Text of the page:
The restorer was Sir Robert Harvey of Dundridge, but the initials are those of his much loved elder son Robert Godefroy Harvey, nicknamed Tito. At the age of ten, on May 21st. 1895, he died of pneumonia in his first week at boarding school. The effect upon the family can be gauged from the 165-page illustrated biography of the boy, which Sir Robert wrote and had privately printed and published in 1896. He anatomizes his grief and love with an honesty that can still bring tears to a reader’s eyes.

A further reflection of that loss is the alabaster figure of the child which can be found in the North Aisle of St. Andrew’s Church, Harberton. He lies barefoot, in his nightshirt, clutching a long-stemmed lily as if in a charmed sleep. This unusual commission (carried out by Harry Hems of Exeter) is a rarity among church memorials. But in the family vault in the churchyard it is just possible to see a finer version of the same work in white marble, where Tito in his nightshirt lies between the sleeping figures of his parents. There remains a photograph of Tito’s younger brother Alfred, standing beside Luscombe Cross, newly restored in his brother’s memory. The picture was included in the book which Alfred’s German nurse compiled when he himself died of diphtheria in 1902. His mother, Alida, Lady Harvey, had died the previous year, aged 31.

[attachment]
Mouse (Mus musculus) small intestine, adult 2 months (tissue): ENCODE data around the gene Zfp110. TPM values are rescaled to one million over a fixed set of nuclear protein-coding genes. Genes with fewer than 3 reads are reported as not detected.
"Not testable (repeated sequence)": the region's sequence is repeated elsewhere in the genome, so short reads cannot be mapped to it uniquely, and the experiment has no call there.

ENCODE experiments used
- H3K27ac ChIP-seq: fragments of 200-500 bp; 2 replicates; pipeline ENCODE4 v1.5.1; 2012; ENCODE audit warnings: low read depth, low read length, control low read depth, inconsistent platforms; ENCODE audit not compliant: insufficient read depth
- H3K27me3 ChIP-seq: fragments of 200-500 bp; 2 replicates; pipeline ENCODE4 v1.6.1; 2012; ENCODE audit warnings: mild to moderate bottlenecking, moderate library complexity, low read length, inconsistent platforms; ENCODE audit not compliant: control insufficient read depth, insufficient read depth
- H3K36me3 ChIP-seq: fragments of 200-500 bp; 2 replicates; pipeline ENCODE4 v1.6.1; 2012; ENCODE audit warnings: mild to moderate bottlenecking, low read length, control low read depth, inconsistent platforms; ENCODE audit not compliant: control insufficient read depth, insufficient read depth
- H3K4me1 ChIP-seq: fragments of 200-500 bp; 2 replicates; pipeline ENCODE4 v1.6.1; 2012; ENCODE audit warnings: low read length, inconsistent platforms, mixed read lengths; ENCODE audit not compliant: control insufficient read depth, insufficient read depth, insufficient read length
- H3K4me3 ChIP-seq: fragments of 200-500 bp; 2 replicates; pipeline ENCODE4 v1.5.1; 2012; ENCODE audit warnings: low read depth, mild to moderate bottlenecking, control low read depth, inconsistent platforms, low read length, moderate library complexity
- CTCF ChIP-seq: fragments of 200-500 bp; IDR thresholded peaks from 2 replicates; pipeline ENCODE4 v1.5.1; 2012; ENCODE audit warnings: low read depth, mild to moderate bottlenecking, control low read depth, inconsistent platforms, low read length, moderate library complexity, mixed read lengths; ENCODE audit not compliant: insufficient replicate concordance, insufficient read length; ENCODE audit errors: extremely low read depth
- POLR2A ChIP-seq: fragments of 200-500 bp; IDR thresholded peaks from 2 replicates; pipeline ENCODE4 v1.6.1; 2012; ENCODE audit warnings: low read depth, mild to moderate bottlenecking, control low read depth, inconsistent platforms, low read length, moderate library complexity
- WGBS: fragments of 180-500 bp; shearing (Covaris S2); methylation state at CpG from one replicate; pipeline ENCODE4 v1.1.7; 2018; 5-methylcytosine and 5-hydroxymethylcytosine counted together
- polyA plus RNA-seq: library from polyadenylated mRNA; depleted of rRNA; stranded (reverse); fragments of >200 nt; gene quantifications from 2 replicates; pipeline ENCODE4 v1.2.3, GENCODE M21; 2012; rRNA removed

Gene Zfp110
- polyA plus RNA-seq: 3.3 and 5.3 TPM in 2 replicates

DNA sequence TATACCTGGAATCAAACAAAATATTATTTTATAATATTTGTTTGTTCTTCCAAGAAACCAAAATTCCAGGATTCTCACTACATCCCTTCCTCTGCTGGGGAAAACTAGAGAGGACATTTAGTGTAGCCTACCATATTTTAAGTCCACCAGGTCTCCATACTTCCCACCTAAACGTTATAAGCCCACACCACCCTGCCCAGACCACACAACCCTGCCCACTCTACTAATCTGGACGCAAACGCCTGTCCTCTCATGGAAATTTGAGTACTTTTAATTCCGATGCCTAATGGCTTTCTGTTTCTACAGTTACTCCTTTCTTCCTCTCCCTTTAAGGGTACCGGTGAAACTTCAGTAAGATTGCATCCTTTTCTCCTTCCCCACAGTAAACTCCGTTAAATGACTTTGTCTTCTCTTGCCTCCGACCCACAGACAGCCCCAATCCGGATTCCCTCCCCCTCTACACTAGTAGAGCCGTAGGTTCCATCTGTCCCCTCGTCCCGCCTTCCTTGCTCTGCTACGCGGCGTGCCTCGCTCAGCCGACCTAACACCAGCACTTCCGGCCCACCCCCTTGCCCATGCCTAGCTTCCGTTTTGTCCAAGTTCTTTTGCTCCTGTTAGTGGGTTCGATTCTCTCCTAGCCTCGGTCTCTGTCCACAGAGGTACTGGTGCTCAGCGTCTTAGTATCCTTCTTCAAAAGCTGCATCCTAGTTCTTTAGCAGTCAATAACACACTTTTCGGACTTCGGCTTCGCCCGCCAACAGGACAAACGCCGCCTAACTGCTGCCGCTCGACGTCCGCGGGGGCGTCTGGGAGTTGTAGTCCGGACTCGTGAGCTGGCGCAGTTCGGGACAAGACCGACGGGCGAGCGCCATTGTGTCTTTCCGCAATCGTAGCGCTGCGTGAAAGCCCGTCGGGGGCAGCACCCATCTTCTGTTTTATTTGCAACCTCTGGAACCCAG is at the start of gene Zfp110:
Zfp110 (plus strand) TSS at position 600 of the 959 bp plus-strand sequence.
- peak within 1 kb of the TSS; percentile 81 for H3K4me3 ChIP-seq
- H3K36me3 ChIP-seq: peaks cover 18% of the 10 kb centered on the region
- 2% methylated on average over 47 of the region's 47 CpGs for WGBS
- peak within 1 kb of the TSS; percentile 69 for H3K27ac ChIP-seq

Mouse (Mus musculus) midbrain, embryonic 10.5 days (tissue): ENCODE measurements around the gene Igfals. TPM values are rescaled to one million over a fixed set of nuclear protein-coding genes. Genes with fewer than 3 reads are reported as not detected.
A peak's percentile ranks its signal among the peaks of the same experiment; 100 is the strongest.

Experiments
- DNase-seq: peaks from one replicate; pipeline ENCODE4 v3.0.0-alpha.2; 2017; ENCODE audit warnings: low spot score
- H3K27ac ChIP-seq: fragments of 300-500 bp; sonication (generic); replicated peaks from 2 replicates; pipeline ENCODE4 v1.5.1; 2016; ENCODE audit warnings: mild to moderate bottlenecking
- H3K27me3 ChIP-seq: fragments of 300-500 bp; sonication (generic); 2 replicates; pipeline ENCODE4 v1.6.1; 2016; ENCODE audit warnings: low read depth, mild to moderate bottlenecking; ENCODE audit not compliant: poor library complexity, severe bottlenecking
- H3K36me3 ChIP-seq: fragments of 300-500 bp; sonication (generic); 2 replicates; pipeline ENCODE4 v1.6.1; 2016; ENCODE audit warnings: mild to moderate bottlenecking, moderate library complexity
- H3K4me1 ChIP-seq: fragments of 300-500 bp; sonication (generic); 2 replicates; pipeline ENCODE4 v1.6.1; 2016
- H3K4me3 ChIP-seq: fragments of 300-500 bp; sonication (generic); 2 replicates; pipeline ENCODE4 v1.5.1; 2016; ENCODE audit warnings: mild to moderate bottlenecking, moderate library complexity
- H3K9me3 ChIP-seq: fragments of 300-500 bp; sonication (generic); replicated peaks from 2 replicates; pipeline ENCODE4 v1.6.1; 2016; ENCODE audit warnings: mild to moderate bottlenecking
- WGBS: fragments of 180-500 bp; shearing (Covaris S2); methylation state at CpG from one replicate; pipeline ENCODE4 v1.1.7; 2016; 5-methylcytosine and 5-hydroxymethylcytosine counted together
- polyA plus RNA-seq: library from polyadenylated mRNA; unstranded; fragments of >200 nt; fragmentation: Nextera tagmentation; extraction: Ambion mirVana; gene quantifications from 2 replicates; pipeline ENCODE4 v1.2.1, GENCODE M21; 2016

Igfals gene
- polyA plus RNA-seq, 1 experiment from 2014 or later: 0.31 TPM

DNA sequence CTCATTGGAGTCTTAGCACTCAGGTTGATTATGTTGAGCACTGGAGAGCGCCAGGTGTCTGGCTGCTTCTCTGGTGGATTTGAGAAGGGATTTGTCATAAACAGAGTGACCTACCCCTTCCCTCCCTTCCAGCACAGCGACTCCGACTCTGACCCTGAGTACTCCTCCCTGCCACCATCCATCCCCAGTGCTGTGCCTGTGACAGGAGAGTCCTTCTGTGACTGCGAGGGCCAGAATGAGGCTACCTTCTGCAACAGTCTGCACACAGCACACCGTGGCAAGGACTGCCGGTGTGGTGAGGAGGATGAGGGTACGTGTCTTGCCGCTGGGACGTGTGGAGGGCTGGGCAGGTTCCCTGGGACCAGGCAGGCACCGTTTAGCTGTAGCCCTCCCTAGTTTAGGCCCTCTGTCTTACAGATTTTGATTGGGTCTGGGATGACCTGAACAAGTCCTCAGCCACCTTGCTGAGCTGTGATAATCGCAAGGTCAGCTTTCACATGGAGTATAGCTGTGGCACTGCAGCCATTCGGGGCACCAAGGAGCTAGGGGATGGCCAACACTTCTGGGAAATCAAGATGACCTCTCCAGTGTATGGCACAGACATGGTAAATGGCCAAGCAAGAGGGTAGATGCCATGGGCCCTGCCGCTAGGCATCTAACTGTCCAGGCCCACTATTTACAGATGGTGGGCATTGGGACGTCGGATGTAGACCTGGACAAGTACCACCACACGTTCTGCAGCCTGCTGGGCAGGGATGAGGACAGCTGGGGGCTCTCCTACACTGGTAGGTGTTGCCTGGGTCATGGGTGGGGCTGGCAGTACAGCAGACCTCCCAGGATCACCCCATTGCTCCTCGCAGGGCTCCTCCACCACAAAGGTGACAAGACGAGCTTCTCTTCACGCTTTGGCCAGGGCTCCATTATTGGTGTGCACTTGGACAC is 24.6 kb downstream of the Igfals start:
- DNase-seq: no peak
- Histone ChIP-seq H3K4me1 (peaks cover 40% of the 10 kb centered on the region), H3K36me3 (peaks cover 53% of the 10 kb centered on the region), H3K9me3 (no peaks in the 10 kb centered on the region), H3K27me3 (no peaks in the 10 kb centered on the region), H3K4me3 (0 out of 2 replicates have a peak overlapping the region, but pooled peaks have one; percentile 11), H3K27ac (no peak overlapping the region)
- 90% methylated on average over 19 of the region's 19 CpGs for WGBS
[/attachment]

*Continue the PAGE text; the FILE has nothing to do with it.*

The odd, desperate ways in which grief may find an outlet are illustrated by a custom still maintained at Luscombe Cross. Copper coins are left upon the plinth by passers-by, whether for luck, a traveller’s dole, or payment to the ferryman at the River Styx. In old age Sir Robert Harvey would still ride out to Tito’s Cross. Having lost his own sons, he was the first to leave coins for some labourer’s child to find. At hunt meetings, riders would leave loose change in the cusps of the Cross itself. In a dark incident on New Year’s Eve 2002, the shaft of the Cross was snapped off from its base. The tenant farmer of Luscombe Farm rescued the broken granite from the roadside. (As a little boy he had been taken to view the Heinkel bomber lying broken in his father’s field). Thanks to his efforts and those of others, the Cross was well restored in November 2003. Stone-masons from English Heritage laid newly-minted coins within the mortar. So even if there are no pennies left upon the stones, there are pennies within the stones. Old people in Harberton still refer to the place as Pennies Cross, though today’s village children no longer roam the lanes, nor encounter what one old man had believed in his childhood to be fairy gold. At other times flowers are placed below the Cross. In May 2005, a card tied with a black ribbon to a posy of Spring flowers was left in memory of a 22 year-old airman who had died in September 1943 in action over Hanover. The card simply said ‘Remember’.

Clive Fairweather